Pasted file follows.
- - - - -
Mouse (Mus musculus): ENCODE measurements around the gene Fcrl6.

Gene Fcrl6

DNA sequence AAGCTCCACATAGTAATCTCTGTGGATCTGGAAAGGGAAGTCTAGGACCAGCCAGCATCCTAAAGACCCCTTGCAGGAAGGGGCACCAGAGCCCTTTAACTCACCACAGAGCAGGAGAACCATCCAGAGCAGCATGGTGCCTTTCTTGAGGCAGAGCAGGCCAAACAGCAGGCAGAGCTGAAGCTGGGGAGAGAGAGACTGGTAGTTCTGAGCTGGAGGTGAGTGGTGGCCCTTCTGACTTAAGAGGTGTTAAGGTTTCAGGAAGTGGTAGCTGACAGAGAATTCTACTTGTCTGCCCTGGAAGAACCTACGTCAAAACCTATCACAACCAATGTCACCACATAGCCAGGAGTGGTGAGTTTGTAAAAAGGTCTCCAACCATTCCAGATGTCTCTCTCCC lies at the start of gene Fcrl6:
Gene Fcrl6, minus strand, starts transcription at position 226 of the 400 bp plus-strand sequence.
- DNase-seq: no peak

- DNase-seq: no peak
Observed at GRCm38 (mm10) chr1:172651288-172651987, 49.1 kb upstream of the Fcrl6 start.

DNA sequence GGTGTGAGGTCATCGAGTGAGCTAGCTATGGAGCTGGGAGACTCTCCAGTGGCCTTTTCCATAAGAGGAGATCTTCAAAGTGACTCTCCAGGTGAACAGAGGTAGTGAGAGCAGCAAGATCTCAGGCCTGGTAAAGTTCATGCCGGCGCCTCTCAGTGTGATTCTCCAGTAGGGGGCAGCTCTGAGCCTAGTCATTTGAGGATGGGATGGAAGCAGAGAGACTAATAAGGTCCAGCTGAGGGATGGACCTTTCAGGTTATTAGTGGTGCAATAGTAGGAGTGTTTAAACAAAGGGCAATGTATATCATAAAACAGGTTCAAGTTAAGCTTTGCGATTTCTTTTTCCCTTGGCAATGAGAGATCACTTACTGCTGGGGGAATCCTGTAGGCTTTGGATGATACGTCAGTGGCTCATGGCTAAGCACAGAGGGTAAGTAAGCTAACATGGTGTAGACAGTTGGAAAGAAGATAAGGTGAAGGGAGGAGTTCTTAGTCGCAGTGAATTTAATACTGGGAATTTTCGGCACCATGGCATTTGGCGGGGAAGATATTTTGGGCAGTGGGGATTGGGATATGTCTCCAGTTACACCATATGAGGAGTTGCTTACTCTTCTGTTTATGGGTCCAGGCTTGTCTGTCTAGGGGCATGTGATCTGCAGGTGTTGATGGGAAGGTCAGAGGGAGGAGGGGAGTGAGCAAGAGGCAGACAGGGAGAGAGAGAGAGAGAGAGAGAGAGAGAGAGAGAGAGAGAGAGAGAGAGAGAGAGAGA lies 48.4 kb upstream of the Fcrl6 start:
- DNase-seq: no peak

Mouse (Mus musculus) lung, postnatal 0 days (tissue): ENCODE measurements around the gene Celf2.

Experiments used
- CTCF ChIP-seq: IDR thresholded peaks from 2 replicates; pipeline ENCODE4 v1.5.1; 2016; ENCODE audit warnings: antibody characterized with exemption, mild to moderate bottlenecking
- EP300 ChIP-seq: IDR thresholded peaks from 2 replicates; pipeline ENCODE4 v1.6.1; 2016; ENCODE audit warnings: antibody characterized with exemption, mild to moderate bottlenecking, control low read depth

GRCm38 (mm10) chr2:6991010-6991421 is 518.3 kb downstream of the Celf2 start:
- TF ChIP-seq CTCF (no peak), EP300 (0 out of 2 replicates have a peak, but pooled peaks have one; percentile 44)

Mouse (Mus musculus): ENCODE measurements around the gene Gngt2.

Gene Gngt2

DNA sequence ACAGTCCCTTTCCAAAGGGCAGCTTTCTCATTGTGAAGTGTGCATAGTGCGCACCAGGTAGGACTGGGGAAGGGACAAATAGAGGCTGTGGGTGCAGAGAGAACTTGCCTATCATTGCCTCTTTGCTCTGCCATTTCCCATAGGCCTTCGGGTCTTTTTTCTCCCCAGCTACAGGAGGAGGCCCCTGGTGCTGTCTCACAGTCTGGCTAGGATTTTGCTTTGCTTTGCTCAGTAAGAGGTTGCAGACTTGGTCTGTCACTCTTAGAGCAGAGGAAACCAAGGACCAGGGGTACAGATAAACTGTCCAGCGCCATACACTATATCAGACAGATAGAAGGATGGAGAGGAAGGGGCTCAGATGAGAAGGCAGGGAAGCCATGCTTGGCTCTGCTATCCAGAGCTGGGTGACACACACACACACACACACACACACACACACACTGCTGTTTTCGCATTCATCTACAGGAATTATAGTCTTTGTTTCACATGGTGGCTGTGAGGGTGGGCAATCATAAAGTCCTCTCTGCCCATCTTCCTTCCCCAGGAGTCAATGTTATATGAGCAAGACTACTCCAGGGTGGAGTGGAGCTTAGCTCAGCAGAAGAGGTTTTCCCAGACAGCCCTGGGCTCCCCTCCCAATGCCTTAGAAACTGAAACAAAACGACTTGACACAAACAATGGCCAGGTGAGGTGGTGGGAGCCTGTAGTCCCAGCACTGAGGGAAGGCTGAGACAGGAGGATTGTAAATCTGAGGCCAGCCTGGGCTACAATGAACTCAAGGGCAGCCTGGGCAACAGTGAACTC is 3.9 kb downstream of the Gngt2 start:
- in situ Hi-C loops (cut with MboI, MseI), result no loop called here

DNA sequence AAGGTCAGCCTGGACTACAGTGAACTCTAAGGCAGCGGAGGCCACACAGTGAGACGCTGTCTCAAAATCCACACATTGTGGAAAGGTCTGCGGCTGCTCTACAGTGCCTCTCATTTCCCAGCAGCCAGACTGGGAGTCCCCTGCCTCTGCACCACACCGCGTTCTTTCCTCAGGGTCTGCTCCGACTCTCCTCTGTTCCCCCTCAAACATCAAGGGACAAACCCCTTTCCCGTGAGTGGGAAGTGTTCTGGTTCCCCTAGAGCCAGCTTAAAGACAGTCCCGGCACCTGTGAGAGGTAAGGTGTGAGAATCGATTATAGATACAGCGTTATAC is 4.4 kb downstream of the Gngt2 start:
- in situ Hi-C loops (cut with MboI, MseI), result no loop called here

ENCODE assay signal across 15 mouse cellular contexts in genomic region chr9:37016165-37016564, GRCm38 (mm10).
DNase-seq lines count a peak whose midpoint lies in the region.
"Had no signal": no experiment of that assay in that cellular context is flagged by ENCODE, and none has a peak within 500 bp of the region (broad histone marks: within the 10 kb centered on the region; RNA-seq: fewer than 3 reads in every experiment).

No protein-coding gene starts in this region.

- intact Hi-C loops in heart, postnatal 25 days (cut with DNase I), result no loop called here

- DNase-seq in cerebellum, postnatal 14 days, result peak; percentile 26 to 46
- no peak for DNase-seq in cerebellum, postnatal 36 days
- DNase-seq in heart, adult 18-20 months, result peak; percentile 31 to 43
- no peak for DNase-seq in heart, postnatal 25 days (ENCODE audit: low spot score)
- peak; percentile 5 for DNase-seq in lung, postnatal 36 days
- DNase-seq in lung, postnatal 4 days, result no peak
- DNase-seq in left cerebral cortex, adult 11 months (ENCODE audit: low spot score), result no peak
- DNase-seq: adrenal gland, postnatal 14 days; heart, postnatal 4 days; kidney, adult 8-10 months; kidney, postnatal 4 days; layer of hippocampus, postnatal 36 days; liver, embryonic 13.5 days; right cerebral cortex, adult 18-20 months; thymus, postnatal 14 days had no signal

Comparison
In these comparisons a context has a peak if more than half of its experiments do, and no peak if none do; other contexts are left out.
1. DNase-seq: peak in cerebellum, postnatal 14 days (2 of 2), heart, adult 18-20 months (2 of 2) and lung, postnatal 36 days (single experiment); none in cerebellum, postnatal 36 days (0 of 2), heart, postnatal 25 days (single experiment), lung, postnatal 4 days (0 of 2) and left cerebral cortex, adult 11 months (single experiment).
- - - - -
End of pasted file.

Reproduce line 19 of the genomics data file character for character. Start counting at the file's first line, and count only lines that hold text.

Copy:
- in situ Hi-C loops (cut with MboI, MseI), result no loop called here